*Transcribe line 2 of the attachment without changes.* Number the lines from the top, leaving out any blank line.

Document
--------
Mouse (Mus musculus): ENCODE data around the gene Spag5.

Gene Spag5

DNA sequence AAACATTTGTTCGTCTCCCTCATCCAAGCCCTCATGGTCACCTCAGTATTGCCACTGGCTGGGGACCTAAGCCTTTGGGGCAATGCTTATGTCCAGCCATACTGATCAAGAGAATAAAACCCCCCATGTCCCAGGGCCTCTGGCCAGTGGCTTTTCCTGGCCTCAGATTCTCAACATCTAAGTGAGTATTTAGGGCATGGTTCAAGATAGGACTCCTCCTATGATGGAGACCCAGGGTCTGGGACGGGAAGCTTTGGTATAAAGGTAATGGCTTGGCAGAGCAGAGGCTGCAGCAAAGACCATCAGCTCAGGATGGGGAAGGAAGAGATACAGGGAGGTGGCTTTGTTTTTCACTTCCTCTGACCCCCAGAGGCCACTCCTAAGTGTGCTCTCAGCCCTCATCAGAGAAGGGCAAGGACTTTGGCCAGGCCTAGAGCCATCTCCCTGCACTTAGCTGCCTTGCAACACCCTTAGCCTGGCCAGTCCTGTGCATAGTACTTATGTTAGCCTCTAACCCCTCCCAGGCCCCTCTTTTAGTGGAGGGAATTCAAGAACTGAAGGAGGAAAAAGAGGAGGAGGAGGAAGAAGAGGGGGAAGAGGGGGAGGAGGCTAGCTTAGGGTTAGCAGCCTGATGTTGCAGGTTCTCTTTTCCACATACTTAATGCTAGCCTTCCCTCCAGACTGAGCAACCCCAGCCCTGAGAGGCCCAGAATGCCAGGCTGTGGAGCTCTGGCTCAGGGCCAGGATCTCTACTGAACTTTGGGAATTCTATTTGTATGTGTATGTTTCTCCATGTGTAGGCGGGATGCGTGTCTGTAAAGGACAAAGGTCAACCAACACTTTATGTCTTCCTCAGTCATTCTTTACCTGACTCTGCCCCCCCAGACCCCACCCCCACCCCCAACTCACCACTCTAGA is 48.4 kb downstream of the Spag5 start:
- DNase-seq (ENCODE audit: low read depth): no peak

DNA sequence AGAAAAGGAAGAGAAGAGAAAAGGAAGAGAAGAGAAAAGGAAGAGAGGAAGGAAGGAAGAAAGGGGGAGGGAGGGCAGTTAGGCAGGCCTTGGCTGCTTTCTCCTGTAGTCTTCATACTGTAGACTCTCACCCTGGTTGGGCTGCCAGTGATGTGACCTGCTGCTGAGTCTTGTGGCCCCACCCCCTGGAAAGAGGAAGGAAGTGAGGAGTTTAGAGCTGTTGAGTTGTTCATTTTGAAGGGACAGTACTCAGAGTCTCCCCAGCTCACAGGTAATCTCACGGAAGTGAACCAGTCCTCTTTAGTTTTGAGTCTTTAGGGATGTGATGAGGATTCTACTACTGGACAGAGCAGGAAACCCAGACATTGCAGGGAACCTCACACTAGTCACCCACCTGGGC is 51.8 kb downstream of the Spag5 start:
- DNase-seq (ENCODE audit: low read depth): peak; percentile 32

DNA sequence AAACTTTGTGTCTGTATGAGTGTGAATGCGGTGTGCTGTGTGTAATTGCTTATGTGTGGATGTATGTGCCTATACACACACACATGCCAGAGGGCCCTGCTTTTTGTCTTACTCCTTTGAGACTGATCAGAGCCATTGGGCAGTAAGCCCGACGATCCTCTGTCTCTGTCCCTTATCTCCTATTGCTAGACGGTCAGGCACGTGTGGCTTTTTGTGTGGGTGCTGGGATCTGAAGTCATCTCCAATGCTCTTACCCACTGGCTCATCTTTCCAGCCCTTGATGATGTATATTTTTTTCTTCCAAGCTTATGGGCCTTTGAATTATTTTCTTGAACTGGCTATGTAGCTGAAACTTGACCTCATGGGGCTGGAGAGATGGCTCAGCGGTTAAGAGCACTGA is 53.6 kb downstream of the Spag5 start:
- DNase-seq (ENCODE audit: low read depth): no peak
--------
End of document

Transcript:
Gene Spag5